Paper on Haroun and the Sea of Stories

Categories: Sea

A tale of adventure can pertain to an individual’s journey, whether it is a story in which the character physically journeys from one place to another, or a story encompassing a journey within the character. Salman Rushdie’s Haroun and The Sea of Stories takes readers on a journey of their own as they experience the enchanting tale of a young boy, Haroun, and his heroic journey from one realm to another. In a way, this story amounts to the structure of the standard hero’s journey, however revising the structured way the series of events unfolds.

Characteristic of a hero’s myth, Haroun is an ordinary young boy at the beginning of the novel. His father tells stories, yet never comes forth with a legitimate explanation of their creation. As it turns out, the stories that Haroun’s father has told are in fact magically gathered from a different world than is known to ordinary man. Haroun encounters the magical water genie that provides his father with his flow of stories.

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This water genie notes the beginning of a profound journey between different worlds and environments, working to spark realizations and character evolvement.

The mystical world created by Rushdie envelops the reader as the context lays out incredible imagery—immense enough to pull one into its story like a harsh tide could pull back into the sea. A mythic hero journey typically begins with an ordinary character, called to adventure for one reason or another. In Rushdie’s work, Haroun embodies this heroic character, when he realizes he is at fault for his father’s inability to continue with story telling.

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When he encounters the water genie, the genie becomes his mentor in a sense—bringing him from the ordinary world to his magical world of stories, where Haroun will be able to save his father’s stories. The reader becomes increasingly aware of Haroun’s motive and drive when he drinks a certain wishwater and sees his father’s face in his mind: “just do this one thing for me, my boy, just this one little thing” (Rushdie, 70). With this motivation, Haroun proclaims himself a hero for a cause—his father. However, as the story progresses, he becomes all the more heroic as the story land is faced with problems of its own and Haroun steps in to help.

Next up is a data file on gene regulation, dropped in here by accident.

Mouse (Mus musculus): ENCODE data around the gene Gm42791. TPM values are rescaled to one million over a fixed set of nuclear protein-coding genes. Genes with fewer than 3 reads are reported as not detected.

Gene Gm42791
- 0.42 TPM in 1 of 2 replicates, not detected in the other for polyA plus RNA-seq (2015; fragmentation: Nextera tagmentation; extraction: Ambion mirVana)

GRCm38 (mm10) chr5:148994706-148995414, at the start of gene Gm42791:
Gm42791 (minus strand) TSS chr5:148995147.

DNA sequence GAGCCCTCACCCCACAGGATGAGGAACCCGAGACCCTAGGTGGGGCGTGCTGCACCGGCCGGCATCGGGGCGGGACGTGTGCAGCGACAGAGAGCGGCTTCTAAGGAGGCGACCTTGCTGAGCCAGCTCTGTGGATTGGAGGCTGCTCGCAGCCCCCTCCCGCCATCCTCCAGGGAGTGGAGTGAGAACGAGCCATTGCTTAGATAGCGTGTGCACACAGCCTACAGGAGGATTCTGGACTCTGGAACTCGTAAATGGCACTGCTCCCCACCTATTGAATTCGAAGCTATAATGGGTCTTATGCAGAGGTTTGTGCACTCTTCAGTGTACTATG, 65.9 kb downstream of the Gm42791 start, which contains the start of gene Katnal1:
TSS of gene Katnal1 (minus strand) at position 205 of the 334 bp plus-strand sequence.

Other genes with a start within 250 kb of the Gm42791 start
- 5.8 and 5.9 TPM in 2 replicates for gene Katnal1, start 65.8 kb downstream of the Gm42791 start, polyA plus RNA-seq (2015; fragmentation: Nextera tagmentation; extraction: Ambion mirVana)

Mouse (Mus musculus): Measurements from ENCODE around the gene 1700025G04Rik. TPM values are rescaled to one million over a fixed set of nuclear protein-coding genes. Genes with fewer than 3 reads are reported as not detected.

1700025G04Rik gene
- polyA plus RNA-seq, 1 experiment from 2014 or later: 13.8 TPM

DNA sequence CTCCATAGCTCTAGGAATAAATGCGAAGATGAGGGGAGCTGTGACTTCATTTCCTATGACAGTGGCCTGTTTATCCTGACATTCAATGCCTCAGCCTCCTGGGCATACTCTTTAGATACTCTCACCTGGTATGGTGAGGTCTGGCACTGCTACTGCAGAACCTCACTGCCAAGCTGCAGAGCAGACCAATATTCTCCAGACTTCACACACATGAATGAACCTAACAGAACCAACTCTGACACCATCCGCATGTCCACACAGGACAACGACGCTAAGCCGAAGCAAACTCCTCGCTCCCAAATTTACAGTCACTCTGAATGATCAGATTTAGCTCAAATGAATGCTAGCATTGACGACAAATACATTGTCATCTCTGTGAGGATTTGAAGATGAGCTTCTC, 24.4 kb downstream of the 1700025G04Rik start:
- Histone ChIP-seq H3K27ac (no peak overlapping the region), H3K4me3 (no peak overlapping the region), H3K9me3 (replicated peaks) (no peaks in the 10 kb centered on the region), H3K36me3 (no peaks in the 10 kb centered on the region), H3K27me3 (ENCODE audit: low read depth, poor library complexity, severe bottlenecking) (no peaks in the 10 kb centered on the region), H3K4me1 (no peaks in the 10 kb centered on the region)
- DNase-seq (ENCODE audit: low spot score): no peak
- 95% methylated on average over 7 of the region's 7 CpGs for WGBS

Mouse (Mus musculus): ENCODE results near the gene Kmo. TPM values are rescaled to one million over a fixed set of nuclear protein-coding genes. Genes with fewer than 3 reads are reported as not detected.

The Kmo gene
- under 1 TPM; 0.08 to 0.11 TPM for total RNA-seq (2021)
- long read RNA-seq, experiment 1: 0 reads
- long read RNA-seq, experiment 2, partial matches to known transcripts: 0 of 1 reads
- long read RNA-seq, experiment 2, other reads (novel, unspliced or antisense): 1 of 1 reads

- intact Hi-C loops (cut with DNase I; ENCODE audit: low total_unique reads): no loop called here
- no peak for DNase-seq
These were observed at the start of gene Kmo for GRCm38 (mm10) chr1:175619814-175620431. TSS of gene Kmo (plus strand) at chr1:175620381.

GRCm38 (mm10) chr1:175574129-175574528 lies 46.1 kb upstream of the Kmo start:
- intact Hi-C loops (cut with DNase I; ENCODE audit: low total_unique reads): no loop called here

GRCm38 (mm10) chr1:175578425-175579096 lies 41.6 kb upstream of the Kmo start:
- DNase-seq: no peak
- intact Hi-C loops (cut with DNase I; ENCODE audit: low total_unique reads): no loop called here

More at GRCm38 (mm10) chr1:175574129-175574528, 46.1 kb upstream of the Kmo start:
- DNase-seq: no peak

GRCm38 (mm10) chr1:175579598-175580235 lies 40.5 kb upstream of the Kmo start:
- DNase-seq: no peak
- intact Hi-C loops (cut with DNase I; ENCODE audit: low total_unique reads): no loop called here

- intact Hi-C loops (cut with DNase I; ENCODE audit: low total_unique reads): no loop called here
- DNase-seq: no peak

Haroun crosses into a new realm, as a hero would in a mythic story, yet does so without knowing his ultimate cause. Furthermore, a standard hero typically has a point in which he doubts going on the journey or quest. This becomes a waiting period in which the hero is depressed or setback. Haroun experiences his setbacks in different ways, which revises the natural alignment of the hero tale. He faces a problem in which he cannot focus for more than eleven minutes, and because of this cannot focus enough to effectively use his mind.

When he fails to make the wishwater useful, he feels like a failure, as typical for a hero at this point of doubt. However, this moment is quick and does not hold much significance until the end of the novel, when he can finally use his attention for beneficial outcome. A hero story is incomplete without an ultimate enemy and an army to help back the heroic cause. Through his journey, Haroun stays true to this plot of the heroic myth, and creates a set of allies when he explores this new world. He meets the bird Iff, the floating gardener Mali, the page Blabbermouth, and of course the water genie.

After his allies have been collected, Haroun is made aware of the enemy: Kattham Shud. Upon hearing his name, “Haroun felt his blood run cold” (75). After the enemy has been pronounced, another journey is to be taken to rid the land of stories of its troubles. Haroun’s father somehow winds up on the second world and aids in this heroic feat. The story continues with multiple themes of the typical heroic myth, including the conquering of the enemy, a profound heroic moment and realization, and the return home.

Haroun is still a young boy, but he has become a hero and has matured with the soul of a man. His accomplishments match those of a mythic hero story, yet they differ in the sense that he is a boy, and needs guidance and support from elders and those with more knowledge. Additionally, the story did not play out exactly how one would ordinarily unfold. However, this story of heroic accomplishment and inward stride is one representing a story of ultimate journey: both inward and outward.

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Paper on Haroun and the Sea of Stories. (2018, Jul 07). Retrieved from

Paper on Haroun and the Sea of Stories

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